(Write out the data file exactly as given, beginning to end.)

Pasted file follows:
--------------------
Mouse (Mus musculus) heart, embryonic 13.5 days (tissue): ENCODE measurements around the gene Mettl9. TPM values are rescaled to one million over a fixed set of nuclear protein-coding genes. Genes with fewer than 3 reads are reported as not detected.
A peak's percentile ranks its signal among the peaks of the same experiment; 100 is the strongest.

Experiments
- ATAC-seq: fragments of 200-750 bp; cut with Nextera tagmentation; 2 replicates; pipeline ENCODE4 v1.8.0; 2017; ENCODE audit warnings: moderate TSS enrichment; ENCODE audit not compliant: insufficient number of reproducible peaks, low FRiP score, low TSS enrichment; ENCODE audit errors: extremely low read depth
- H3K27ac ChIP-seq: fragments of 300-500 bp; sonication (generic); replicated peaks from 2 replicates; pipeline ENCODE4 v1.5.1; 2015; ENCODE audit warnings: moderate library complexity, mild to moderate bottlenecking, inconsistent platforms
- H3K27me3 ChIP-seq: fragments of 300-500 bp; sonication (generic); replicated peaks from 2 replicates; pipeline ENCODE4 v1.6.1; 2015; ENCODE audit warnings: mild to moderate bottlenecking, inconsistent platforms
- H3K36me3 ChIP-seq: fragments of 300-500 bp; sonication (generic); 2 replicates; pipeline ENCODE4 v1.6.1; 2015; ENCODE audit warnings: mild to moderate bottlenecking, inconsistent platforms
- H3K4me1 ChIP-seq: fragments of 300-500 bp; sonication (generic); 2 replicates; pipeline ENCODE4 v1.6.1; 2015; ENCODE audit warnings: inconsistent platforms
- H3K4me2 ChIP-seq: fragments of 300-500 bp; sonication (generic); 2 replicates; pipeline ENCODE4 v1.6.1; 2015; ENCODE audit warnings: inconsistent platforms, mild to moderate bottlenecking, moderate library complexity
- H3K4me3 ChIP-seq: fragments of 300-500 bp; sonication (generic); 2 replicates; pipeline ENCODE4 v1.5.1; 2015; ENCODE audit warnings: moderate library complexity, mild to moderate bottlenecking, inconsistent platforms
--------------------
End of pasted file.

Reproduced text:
Mouse (Mus musculus) heart, embryonic 13.5 days (tissue): ENCODE measurements around the gene Mettl9. TPM values are rescaled to one million over a fixed set of nuclear protein-coding genes. Genes with fewer than 3 reads are reported as not detected.
A peak's percentile ranks its signal among the peaks of the same experiment; 100 is the strongest.

Experiments
- ATAC-seq: fragments of 200-750 bp; cut with Nextera tagmentation; 2 replicates; pipeline ENCODE4 v1.8.0; 2017; ENCODE audit warnings: moderate TSS enrichment; ENCODE audit not compliant: insufficient number of reproducible peaks, low FRiP score, low TSS enrichment; ENCODE audit errors: extremely low read depth
- H3K27ac ChIP-seq: fragments of 300-500 bp; sonication (generic); replicated peaks from 2 replicates; pipeline ENCODE4 v1.5.1; 2015; ENCODE audit warnings: moderate library complexity, mild to moderate bottlenecking, inconsistent platforms
- H3K27me3 ChIP-seq: fragments of 300-500 bp; sonication (generic); replicated peaks from 2 replicates; pipeline ENCODE4 v1.6.1; 2015; ENCODE audit warnings: mild to moderate bottlenecking, inconsistent platforms
- H3K36me3 ChIP-seq: fragments of 300-500 bp; sonication (generic); 2 replicates; pipeline ENCODE4 v1.6.1; 2015; ENCODE audit warnings: mild to moderate bottlenecking, inconsistent platforms
- H3K4me1 ChIP-seq: fragments of 300-500 bp; sonication (generic); 2 replicates; pipeline ENCODE4 v1.6.1; 2015; ENCODE audit warnings: inconsistent platforms
- H3K4me2 ChIP-seq: fragments of 300-500 bp; sonication (generic); 2 replicates; pipeline ENCODE4 v1.6.1; 2015; ENCODE audit warnings: inconsistent platforms, mild to moderate bottlenecking, moderate library complexity
- H3K4me3 ChIP-seq: fragments of 300-500 bp; sonication (generic); 2 replicates; pipeline ENCODE4 v1.5.1; 2015; ENCODE audit warnings: moderate library complexity, mild to moderate bottlenecking, inconsistent platforms